As with most entrepreneurs, trying to launch a successful business is a challenge. There are more questions than answers, and one setback after another to knock you off course. However, if you, as an entrepreneur, can get one thing right, you will thrive. That one thing is your people. Your “human capital.” That’s your guiding light, your “North Star” that will keep moving you forward.
First, an effective human capital strategy begins with establishing the right kind of culture. Whether your corporate culture is created by design or evolves organically, it’s the foundation for everything else. Articulate what kind of workplace you’d like to create. What is it like for employees to work there? How do they feel when they walk through the door in the morning and when they leave at the end of the day? Your answers to these questions will shape your mission and values statement, which is the founding document of your culture. It’s a statement of the principles that will underpin your business as it expands and evolves.
These culture statements aren’t just empty verbiage. They provide a way for you to check yourself if you think your organization is drifting off track. Ask, “Are we living out our values every day? In how we engage with the public and with each other? And at every level of the company, from the CEO to the college intern?”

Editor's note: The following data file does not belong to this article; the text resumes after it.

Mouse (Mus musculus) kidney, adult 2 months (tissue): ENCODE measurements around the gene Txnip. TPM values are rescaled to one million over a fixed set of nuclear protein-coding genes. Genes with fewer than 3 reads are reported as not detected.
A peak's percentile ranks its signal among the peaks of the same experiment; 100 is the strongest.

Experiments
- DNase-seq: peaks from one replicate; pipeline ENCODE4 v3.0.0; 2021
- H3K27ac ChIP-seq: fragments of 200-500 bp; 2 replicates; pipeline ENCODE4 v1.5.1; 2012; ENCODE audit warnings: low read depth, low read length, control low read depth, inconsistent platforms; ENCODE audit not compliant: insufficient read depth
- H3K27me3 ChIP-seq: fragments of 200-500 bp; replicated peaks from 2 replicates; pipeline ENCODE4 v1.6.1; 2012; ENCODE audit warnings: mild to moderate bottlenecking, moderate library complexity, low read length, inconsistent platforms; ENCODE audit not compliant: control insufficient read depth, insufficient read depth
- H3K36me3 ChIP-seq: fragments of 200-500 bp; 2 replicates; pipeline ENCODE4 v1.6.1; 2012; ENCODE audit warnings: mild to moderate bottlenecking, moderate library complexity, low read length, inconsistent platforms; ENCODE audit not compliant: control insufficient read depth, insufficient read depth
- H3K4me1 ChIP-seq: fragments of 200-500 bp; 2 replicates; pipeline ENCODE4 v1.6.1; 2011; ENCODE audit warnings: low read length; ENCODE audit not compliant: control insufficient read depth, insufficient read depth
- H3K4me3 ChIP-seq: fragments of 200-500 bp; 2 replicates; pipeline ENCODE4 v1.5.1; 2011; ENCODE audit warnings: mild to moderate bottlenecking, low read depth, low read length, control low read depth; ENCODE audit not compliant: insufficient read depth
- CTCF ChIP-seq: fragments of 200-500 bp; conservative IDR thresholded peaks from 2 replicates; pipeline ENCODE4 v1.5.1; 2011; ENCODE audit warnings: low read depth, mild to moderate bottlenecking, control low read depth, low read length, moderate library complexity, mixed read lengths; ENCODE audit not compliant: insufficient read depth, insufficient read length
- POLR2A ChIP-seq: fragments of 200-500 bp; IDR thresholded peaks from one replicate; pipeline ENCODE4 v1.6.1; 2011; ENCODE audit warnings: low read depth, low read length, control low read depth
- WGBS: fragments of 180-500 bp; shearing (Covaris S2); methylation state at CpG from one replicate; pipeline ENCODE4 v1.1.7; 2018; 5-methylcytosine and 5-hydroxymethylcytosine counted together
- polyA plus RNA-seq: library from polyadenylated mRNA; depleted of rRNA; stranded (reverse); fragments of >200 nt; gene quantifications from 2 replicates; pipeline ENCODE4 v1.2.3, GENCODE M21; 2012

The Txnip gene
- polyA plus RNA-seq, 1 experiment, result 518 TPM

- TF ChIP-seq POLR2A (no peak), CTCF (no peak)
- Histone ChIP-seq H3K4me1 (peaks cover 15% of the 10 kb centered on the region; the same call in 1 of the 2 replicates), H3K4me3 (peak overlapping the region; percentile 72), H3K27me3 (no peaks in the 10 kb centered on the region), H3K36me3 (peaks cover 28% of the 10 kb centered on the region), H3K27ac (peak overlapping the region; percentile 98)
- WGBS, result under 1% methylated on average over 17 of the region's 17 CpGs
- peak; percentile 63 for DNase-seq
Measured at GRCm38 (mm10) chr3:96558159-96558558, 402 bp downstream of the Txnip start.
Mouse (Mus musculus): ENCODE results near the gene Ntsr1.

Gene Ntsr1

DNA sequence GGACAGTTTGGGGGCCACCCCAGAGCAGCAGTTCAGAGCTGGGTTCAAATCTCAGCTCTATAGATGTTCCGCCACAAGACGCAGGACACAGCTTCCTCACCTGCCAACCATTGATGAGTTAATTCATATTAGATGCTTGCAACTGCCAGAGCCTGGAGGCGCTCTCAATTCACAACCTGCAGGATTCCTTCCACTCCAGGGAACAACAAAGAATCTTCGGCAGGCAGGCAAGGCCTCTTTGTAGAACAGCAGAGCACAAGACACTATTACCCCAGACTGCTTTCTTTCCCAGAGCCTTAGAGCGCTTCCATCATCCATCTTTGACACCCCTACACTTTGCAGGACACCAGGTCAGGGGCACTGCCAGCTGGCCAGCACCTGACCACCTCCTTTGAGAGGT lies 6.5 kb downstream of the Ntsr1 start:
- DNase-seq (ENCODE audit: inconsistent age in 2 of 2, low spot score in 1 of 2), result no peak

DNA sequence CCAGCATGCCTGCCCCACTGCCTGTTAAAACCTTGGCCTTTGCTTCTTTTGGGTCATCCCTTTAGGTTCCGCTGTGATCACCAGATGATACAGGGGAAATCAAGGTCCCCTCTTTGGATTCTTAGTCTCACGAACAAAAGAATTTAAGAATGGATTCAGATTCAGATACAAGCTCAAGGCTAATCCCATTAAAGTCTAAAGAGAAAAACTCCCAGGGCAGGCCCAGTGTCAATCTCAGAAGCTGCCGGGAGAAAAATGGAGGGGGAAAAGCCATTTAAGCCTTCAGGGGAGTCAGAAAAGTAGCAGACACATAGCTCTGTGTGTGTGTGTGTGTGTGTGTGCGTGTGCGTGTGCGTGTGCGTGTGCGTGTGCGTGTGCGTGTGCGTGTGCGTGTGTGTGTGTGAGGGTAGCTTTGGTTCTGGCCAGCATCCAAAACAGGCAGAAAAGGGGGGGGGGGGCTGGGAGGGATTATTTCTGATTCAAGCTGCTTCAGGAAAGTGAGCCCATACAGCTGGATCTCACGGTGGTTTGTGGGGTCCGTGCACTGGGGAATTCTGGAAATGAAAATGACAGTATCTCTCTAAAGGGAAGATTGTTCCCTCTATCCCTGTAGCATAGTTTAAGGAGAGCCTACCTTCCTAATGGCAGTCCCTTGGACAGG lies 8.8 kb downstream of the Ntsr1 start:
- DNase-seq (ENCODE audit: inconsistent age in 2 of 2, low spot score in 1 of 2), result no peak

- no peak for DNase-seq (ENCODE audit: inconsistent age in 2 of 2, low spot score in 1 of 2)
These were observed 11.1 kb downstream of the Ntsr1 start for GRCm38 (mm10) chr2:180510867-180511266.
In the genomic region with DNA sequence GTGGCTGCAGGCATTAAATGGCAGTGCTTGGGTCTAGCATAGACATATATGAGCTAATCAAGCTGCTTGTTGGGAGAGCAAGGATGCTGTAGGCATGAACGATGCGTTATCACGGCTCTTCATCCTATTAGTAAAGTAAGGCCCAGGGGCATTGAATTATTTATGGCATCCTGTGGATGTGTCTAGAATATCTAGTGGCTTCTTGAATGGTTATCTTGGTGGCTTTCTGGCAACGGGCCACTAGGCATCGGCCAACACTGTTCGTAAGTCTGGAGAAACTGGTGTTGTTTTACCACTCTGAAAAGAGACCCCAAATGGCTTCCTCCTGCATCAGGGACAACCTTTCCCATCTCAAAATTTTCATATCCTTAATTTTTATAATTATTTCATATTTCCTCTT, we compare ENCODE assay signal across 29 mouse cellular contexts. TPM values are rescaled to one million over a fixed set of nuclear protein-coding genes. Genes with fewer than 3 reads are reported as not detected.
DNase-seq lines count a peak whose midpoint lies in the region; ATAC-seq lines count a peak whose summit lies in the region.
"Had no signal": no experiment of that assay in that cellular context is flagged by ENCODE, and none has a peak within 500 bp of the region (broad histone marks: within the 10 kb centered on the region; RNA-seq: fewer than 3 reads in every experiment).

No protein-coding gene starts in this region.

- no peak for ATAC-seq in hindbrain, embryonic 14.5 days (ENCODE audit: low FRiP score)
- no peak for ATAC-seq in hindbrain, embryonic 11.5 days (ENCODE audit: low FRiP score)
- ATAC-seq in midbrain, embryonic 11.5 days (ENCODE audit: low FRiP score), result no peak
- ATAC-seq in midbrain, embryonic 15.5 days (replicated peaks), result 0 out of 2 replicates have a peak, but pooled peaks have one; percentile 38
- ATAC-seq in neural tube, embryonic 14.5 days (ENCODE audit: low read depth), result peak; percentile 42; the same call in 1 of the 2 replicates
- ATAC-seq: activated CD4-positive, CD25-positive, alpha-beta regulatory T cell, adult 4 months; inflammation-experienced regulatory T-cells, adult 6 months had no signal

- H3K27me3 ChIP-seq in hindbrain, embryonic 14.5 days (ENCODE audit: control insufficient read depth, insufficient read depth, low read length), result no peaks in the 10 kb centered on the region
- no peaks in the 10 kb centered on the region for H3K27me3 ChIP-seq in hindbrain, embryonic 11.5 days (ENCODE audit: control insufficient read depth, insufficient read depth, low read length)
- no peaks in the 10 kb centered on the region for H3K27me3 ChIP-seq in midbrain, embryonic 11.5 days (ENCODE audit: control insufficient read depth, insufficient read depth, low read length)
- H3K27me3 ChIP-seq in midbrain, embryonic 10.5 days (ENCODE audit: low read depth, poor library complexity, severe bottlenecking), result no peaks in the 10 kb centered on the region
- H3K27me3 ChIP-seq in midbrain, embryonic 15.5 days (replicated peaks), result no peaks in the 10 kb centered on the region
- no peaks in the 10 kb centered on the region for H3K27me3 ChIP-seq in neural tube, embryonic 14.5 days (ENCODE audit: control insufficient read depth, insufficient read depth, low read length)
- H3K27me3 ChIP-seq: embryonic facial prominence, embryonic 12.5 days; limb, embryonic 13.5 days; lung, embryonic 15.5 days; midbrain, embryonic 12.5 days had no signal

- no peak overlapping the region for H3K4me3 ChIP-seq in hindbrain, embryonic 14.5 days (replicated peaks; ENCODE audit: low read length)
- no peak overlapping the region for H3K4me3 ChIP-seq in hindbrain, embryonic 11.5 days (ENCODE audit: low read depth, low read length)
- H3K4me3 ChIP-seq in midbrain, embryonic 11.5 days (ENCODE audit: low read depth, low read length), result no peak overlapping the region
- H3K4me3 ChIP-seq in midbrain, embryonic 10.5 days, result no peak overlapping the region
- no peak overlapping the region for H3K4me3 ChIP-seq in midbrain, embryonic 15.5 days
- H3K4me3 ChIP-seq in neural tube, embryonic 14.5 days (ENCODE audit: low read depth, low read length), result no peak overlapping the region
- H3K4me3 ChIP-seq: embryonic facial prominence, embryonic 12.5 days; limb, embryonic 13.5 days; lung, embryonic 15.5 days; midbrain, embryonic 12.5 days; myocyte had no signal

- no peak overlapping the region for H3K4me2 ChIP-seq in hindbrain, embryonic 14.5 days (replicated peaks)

Naturally, a good human capital strategy also depends on hiring and retaining the best people. “Best” means not just who is most qualified, but also who makes a good fit—people who meld with your culture and who will lift up, motivate, and bring out the best in those around them.
At the same time, your people will choose your company because of your human capital management approach. People want to work where they are appreciated, respected, and given a chance to excel. They want to be part of something great. The best companies are those that have developed a reputation for good human capital management; it becomes part of their identity. Prospective employees respond strongly to that. This is especially advantageous when you are trying to attract talented people whom you otherwise couldn’t afford. Employees will sometimes forego a higher salary if it means they can work for an organization where human capital is front and center.
Combining your business strategy with a purposeful human capital strategy as your North Star is a force multiplier for business success. For more human capital management strategies, check out my book, Take Care of Your People: The Enlightened CEO’s Guide to Business Success